LIFE ON A LEASH

When our son, Chase, left for Southeast Asia, he left his dog, Mugen, in our charge.  Mugen is a police dog with other things mixed in and is large and strong.  We have always walked dogs in Georgetown on a leash as is required, but Mugen is not used to such things.  Chase would take Mugen on excursions into the country to places where no leash was required.  The result of that is that I really don’t walk Mugen; Mugen walks me.  If Mugen wants to stop and sniff something, I have to pull hard to get him to move on.  If Mugen wants to rush ahead, I have to dig in to keep from being dragged down the trail.  When we meet strangers on the trail.  I have to hold Mugen with a tight leash and step off the trail to keep him from knocking them down in playful fun.  In short it is a physical workout that involves every muscle in my body to take Mugen on a walk.

What is life like for a dog on a leash?  Something tells me that a dog has a natural instinct to run free.  From the signs I see posted in my own neighborhood, many dogs go for a walk by themselves and don’t come home.  They either forget the way or find someplace more interesting, or are found by a new master who doesn’t really care to return them.  Their insistence on having their freedom sometimes must result in a new slavery.  Has it ever occurred to you that those who would take a dog bearing clear indication of their owner through visible tags on their collar, might not be desirable masters.  Those who would callously steal might have other serious character flaws that would be challenging for a dog to endure.  It has always been my thought that a dog would have a happier life if it would simply accept the fence and the leash and see these things as a master’s attempt to protect and care for them rather than as restrictions.  I am certain that Mugen must have a sore throat and neck after a walk of a couple of miles in which he has ferociously pulled and forced his way this way and that.

Several days ago, I carried a burden with me on our walk.  It was not a physical burden, but rather one of those burdens of prayer that we often carry to special places, to outdoor altars in quiet places where we can lay them at the feet of Jesus.  All the way to our special altar by the river.  Mugen did his usual act of pulling hard to lunge forward or pull to one side or the other.  From time to time he would plant his feet and bury his nose in some smell of a previous dog who had passed that way and refuse to proceed until every vestige of investigating sniffing was done.  By the time we reached the bench which sits in this quiet altar by the river, I needed a rest as well as a conversation with the Lord.  The most amazing thing happened.  Mugen sat quietly beside me and did not pull at the leash even one time as I prayed for a long time.  It was as if Mugen knew we were in a holy place and the only appropriate response was to wait quietly and reverently for the journey home.  I went through the exercise of moving beyond anxiety and truly giving my burden to the Lord.  I explored other areas in prayer that the Spirit brought to my mind.  Then the Lord spoke to me.  He speaks by placing thoughts in our minds that are so clear and profound that we know they did not come from within us, but from a voice beyond us.  He told me that once I or anyone else committed our lives to him as Lord and Savior, he puts us on a leash.  It may be a long leash at times which allows us to wander far off his intended trail for us, but there will always be a loving tug when we stray.  We belong to him and he is deeply invested in our care.  He loves us and enjoys us as his prized possession.  He wants us to understand his purpose in guiding us so that we will see the leash as a pathway to real freedom rather that a restriction on our freedom.  He will not let go of the leash because his love is too great for us.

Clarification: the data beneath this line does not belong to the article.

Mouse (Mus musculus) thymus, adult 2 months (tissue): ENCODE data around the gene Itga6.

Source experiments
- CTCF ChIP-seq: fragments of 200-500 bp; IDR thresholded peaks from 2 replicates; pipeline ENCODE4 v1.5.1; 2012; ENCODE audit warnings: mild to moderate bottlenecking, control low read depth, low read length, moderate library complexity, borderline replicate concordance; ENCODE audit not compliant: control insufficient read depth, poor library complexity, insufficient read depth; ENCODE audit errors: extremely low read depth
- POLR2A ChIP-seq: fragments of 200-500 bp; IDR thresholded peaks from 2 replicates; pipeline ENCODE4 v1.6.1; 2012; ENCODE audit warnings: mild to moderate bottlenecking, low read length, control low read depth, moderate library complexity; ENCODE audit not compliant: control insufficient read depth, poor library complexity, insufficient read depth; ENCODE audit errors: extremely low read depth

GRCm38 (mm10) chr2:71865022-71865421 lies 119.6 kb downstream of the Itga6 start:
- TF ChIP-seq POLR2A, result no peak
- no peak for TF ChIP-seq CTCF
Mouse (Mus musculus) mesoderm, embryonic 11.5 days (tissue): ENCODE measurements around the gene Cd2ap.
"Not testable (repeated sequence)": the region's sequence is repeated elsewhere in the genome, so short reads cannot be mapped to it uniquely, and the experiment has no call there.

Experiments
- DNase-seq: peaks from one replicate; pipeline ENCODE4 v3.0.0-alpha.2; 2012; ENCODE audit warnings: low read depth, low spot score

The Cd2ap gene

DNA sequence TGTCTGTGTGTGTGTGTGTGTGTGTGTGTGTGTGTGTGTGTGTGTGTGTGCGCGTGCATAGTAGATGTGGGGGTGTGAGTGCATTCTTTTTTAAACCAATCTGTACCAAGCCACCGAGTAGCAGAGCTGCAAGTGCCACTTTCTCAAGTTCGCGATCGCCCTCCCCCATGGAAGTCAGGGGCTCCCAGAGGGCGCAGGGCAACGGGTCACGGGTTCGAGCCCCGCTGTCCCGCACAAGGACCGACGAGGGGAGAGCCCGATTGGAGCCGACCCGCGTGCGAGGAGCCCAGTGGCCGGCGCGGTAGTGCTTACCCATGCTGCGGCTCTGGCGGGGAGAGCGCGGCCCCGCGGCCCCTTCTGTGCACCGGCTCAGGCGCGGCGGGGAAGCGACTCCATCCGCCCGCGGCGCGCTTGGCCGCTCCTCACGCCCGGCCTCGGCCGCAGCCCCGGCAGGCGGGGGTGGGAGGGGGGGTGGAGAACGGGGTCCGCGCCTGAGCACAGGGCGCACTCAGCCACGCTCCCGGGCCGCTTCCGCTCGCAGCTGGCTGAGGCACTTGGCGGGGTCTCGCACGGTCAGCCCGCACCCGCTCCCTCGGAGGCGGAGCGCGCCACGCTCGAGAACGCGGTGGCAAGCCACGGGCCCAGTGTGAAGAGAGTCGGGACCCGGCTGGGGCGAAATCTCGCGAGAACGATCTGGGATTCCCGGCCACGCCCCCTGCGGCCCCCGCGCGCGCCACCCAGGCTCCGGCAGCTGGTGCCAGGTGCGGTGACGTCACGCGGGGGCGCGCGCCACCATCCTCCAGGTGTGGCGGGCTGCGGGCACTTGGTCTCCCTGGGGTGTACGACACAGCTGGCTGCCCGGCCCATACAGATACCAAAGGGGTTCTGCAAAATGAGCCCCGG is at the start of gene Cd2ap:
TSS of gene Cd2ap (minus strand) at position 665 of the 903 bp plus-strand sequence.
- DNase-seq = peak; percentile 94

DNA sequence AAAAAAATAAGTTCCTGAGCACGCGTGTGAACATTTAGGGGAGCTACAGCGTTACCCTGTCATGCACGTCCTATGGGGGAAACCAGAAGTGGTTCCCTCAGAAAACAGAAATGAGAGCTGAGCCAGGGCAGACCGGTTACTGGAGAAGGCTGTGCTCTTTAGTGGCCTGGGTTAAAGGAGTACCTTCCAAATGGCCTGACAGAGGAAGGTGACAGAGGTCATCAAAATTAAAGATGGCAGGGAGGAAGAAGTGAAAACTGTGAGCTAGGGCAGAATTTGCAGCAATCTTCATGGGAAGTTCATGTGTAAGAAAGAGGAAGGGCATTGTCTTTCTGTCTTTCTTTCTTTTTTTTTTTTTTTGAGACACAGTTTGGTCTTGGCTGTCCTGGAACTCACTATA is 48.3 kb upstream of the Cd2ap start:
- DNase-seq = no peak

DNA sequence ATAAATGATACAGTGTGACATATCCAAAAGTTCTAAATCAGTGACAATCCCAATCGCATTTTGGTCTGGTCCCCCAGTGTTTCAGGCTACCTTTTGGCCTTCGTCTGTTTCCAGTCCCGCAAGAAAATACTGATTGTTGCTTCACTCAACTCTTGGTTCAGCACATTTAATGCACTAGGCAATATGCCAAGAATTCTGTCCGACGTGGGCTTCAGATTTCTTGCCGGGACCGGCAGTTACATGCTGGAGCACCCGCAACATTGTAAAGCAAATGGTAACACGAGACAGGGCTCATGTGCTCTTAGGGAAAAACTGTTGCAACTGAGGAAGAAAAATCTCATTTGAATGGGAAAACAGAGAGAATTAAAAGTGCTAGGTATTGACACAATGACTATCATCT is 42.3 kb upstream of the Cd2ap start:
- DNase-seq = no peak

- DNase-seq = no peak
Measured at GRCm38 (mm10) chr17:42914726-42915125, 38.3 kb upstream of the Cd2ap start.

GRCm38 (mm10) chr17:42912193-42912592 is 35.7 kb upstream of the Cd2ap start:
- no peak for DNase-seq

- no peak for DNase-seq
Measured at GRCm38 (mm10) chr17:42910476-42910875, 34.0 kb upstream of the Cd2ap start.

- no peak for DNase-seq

Among other things, I prayed in response.  “Oh God, please let me be more like Mugen sitting quietly at your side taking in your holy presence, and less like Mugen pulling ferociously at the leash.  Let me recognize for myself that which it is so hard for Mugen to learn.  Let me see that you want a very blessed journey for me and that journey will come when I respond to your step and voice by moving gracefully with you through life.  Thank you for showing me what is true of not only myself, but all who know you.  Let me never forget that I am living on your leash and the experience can be as unpleasant or pleasant as I allow it to be.”

Finally, Mugen and I rose from the altar by the river and started home.  Strangely, as if somehow he had listened to another voice, Mugen was a model dog on a leash all the way home.  My burden was safely in the hands of my Lord.  Now my task was to remember faithfully the lesson of that day at the altar in the woods; by the side of the river; near the flowing spring that always reminds me of the river of living water Jesus promised to those who believe in him.

Dan Wooldridge

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